A minivan burns at the gates to a National Guard base in Mariupol, early Thursday, April 17, 2014
Nikolai Ryabchenko—AP
April 17, 2014 3:25 AM EDT

Updated 7:11 a.m. ET Thursday

At least three pro-Russian militants were killed near Mariupol in eastern Ukraine, hours ahead of of a meeting between U.S. Secretary of State John Kerry and European, Ukrainian and Russian envoys in Geneva on Thursday.

According to a statement published by Ukrainian Interior Minister Arsen Avakov on Facebook, the three separatists were killed, with 13 injured and more than 60 demonstrators detained, after a firefight erupted near a Ukrainian National Guard outpost

The skirmish began after a pro-Russian crowd massed near the base on the Black Sea late on Wednesday and demanded the troops abandon their post. Shots were reportedly fired as the mob attempted to overrun the base.

The violence comes after Kiev launched “antiterrorism” operations earlier this week in a bid to counter the swelling insurgency in the country’s east.

Russian President Vladimir Putin, speaking in a televised interview on Thursday, said for the first time that Russian forces were deployed in Crimea ahead of the referendum held in March. Putin also underscored the point that Russian lawmakers had given him the go-ahead to use military force if required in eastern Ukraine, the New York Times reports.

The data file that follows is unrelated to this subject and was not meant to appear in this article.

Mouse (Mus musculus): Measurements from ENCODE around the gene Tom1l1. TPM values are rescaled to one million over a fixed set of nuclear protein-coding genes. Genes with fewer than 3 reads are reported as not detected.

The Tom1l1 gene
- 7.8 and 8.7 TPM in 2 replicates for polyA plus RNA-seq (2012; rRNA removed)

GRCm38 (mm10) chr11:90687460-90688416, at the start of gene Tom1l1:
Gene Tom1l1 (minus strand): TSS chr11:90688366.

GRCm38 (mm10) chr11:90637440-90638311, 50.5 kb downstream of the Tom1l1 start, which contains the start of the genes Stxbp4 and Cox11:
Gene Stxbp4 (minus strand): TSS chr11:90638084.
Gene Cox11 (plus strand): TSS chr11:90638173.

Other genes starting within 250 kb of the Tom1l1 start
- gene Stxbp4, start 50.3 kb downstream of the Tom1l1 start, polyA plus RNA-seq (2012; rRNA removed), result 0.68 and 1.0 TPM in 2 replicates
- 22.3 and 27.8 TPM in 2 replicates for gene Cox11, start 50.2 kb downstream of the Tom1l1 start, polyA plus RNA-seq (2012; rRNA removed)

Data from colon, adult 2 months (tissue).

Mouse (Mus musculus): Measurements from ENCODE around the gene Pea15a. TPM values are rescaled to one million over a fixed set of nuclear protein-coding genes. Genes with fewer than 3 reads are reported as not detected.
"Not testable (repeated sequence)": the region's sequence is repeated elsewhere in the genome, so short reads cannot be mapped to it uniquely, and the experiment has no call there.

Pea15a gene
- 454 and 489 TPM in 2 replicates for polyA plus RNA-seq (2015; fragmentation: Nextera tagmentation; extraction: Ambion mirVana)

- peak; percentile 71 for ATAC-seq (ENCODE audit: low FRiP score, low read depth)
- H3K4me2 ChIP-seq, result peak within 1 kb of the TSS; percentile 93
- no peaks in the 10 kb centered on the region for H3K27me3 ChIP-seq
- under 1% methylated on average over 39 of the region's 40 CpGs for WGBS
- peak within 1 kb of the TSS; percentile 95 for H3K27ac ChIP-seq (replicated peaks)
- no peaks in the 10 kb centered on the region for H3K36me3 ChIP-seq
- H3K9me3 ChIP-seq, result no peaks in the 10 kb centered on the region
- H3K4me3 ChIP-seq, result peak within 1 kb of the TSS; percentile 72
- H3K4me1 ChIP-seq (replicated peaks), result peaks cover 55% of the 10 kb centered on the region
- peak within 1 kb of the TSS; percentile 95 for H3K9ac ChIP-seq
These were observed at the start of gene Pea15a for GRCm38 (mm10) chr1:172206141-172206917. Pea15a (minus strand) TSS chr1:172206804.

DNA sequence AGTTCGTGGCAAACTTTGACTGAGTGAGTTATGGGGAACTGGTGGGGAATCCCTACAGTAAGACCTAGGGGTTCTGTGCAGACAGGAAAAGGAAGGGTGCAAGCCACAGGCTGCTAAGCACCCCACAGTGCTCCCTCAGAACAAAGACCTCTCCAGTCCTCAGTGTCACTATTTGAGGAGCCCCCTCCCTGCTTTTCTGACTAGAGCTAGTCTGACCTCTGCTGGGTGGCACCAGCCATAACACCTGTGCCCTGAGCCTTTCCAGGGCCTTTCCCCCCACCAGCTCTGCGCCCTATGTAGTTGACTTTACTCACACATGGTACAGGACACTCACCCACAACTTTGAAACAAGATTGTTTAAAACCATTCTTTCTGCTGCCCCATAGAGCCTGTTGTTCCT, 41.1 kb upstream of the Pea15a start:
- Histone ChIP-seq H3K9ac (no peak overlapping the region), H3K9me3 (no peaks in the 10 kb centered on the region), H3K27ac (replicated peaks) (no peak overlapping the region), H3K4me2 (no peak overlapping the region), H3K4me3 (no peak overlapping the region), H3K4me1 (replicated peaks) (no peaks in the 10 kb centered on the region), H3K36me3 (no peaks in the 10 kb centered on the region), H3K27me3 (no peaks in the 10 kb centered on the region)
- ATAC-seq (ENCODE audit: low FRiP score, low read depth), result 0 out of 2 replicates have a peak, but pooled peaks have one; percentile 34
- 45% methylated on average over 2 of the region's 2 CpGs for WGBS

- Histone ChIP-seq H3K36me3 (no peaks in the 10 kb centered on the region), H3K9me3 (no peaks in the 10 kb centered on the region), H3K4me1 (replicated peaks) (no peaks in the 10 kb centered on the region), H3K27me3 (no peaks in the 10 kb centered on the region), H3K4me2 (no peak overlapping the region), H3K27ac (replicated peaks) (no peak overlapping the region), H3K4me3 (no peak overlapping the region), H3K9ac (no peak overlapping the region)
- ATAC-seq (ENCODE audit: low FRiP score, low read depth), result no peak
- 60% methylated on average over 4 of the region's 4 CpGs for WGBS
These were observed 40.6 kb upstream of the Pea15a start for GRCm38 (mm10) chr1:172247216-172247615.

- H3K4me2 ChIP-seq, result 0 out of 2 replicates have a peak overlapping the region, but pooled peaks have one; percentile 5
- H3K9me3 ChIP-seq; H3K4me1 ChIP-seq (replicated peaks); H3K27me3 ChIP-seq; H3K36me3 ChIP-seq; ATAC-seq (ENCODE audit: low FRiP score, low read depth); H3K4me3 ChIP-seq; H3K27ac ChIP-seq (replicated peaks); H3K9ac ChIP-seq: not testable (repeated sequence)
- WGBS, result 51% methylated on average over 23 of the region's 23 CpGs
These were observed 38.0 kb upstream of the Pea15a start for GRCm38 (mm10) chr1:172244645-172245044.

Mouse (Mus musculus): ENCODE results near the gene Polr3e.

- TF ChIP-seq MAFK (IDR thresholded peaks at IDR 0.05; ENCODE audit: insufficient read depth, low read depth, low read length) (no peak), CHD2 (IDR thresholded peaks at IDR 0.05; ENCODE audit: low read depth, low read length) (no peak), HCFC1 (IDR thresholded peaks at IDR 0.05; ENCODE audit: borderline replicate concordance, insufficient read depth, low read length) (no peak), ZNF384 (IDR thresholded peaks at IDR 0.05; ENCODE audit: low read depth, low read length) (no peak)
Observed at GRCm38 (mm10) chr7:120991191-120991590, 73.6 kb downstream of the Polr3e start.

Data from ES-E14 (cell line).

Meanwhile, reports surfaced Wednesday that government troops handed over their armored vehicles to heavily armed Kremlin supporters as they defected in both Slovyansk and Kramatorks.

Despite the growing tension in the country’s east, Ukrainian Foreign Minister Andriy Deshchytsia said he believed it was still possible to deescalate the crisis through diplomatic channels during Thursday’s meeting.

“We are trying hard — not only Ukraine — but also the U.S.,” he told reporters after arriving in Geneva on Wednesday.

“However, the time is now, not only to express concern, but to look for a more concrete and adequate response to Russia’s plans and actions.”

Ahead of the talks, President Barack Obama made veiled threats of employing further sanctions against the Kremlin if Russia continues to support anti-Kiev militias that have been seizing government buildings across eastern Ukraine.

“Mr. Putin’s decisions are not just bad for Ukraine, over the long term they’re going to be bad for Russia,” President Barack Obama said during an interview with CBS on Wednesday.

However, Secretary of State Kerry has noted in the past that while wide ranging sanctions against the Russians would likely have devastating effects on the Russian economy, such moves would likely have an adverse affect on the US economy as well.

On Wednesday, the European Commission also noted that increased sanctions on Moscow could have potentially much larger economic consequences for certain European states that rely extensively on Russian energy supplies and are more integrated with its economy.


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